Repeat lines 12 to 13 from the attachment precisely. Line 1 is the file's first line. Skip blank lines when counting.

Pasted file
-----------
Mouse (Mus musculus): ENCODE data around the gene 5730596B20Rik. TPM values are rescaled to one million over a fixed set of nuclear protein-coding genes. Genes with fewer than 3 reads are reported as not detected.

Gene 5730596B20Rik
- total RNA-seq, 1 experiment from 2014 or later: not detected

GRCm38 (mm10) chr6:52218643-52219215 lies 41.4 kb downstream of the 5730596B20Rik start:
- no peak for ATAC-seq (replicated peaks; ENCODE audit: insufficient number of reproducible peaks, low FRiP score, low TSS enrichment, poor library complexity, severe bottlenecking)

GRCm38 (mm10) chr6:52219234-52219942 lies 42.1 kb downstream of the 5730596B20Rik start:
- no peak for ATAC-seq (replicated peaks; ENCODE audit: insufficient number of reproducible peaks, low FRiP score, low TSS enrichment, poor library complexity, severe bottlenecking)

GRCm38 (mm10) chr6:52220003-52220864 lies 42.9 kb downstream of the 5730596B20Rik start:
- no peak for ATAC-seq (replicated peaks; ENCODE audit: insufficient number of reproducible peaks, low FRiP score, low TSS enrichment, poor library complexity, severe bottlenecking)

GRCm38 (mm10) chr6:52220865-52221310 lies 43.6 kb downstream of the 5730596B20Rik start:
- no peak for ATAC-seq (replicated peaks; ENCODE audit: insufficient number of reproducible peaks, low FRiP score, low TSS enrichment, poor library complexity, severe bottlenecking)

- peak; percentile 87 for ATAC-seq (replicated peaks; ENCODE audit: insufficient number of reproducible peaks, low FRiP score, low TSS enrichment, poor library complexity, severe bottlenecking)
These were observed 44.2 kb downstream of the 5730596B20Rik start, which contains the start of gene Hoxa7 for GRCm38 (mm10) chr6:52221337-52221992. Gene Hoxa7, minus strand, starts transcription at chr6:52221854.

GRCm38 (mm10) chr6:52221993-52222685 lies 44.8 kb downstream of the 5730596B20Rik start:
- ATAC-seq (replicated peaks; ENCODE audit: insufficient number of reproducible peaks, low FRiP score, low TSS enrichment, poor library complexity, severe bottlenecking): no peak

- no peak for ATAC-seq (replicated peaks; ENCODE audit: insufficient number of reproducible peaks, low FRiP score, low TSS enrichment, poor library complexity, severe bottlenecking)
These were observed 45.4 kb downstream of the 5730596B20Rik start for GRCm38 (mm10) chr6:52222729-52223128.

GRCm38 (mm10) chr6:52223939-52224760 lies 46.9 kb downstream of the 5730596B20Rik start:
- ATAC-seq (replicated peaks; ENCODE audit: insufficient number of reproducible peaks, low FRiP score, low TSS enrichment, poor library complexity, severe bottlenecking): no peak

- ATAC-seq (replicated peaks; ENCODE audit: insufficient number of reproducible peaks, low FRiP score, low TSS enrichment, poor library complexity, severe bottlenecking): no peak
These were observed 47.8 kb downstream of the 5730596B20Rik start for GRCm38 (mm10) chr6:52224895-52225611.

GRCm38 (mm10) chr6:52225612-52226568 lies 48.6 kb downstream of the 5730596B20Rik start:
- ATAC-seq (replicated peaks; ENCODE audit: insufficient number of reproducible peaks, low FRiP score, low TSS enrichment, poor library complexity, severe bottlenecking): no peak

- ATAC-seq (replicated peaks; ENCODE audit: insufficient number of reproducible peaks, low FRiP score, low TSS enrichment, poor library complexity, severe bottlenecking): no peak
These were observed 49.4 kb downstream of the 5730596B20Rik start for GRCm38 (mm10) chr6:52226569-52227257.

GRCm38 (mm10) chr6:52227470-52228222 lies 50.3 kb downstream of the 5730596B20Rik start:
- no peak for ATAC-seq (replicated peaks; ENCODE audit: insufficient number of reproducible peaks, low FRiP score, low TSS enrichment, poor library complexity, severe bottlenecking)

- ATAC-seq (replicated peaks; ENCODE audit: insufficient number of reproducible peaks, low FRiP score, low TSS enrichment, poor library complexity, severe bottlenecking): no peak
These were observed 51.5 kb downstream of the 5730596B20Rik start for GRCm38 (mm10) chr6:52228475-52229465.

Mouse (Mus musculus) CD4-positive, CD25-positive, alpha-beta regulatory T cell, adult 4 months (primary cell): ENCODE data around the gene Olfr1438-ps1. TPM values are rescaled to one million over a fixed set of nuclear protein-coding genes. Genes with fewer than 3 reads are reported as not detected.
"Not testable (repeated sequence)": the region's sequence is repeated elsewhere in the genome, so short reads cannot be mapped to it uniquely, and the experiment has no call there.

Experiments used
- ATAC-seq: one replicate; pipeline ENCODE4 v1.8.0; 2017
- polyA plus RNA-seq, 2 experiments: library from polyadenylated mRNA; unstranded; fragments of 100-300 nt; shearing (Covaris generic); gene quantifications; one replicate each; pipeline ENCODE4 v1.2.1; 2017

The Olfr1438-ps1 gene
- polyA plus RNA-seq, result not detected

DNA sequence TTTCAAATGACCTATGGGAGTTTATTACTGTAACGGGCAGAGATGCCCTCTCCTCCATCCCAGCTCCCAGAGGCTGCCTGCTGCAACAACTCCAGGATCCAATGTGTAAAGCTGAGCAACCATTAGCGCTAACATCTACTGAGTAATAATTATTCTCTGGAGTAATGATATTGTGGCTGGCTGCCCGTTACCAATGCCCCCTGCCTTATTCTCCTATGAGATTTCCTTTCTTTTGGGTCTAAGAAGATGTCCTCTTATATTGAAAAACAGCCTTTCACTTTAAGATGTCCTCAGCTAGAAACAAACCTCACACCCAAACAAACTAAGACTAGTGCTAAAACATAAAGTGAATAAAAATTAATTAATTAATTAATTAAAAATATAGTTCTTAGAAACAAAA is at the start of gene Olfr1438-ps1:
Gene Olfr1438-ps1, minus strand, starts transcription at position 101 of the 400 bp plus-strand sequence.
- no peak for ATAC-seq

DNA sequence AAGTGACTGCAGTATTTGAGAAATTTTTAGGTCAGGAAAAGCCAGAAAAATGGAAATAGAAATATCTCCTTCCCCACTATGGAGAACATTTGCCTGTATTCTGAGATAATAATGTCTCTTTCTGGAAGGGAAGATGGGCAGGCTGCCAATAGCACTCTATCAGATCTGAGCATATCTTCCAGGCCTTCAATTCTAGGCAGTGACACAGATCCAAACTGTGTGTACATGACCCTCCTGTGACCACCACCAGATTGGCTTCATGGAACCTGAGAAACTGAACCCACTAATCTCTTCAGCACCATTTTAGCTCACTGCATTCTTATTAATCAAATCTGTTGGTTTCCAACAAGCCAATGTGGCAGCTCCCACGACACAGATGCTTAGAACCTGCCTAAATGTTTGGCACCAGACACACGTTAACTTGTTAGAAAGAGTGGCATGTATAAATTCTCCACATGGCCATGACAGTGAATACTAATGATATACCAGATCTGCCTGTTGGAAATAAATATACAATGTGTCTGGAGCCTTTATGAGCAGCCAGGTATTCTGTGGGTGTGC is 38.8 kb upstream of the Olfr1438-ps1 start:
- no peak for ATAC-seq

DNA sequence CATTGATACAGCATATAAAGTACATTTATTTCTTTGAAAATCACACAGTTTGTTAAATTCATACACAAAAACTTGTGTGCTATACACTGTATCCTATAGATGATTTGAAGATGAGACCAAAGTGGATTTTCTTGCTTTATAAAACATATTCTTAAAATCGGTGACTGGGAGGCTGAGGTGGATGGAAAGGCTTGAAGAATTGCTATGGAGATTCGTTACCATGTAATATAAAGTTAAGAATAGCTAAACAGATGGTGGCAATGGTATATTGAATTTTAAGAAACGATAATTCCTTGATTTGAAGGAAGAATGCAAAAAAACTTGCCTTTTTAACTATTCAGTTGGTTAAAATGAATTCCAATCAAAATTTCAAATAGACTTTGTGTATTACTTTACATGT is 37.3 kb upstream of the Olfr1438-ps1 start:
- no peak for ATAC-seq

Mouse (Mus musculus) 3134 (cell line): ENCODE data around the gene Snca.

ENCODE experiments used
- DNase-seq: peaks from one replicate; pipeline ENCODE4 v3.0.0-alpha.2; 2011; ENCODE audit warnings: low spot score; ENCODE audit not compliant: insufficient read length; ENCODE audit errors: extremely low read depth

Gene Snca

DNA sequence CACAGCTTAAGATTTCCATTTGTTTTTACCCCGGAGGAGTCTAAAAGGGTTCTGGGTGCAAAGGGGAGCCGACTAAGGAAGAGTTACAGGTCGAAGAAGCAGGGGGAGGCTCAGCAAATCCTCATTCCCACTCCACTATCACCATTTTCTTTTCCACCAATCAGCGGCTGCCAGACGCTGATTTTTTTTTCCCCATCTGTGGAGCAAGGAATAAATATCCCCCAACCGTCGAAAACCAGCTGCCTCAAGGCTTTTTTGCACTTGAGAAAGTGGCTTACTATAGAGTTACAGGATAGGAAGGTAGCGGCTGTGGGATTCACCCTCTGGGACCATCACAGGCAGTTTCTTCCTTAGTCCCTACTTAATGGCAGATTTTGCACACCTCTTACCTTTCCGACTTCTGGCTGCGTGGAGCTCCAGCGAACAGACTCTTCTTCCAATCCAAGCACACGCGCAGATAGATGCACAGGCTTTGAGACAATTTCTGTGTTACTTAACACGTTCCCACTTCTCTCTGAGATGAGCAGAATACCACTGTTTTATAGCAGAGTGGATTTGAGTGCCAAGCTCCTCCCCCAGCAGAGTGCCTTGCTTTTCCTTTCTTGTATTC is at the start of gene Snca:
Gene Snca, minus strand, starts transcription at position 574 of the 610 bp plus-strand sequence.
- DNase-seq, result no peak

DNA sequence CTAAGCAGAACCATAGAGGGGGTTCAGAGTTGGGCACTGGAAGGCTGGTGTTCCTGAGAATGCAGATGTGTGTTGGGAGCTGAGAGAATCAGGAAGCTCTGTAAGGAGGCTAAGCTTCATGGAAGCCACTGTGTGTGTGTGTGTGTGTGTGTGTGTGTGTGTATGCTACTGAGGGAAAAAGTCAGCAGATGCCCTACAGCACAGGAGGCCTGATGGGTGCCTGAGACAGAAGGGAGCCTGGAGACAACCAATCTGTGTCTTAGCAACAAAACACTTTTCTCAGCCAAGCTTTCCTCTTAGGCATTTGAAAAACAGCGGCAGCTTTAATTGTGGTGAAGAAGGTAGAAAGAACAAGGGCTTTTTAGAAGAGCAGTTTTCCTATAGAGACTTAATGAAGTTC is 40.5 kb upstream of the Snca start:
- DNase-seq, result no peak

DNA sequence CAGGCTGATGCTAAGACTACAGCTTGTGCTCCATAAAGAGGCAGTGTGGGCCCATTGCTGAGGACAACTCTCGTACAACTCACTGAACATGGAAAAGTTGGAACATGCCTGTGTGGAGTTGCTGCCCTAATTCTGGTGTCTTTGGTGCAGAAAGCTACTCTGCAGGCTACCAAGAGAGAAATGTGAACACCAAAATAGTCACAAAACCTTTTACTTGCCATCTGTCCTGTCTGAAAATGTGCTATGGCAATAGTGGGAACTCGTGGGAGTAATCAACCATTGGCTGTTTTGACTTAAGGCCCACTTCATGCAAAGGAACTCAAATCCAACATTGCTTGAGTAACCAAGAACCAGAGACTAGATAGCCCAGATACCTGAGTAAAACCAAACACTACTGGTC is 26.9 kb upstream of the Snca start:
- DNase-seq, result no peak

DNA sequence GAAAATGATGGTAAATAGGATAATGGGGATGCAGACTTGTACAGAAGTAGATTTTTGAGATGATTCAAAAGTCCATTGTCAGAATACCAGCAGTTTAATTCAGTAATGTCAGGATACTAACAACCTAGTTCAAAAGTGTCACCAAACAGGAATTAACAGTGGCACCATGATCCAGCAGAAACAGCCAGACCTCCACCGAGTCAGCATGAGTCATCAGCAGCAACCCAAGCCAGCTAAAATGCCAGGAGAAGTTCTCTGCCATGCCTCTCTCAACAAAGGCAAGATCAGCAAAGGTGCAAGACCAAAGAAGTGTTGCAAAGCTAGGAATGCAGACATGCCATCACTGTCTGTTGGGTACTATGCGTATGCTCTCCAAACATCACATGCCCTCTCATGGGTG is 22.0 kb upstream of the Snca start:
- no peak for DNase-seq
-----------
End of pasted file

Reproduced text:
- peak; percentile 87 for ATAC-seq (replicated peaks; ENCODE audit: insufficient number of reproducible peaks, low FRiP score, low TSS enrichment, poor library complexity, severe bottlenecking)
These were observed 44.2 kb downstream of the 5730596B20Rik start, which contains the start of gene Hoxa7 for GRCm38 (mm10) chr6:52221337-52221992. Gene Hoxa7, minus strand, starts transcription at chr6:52221854.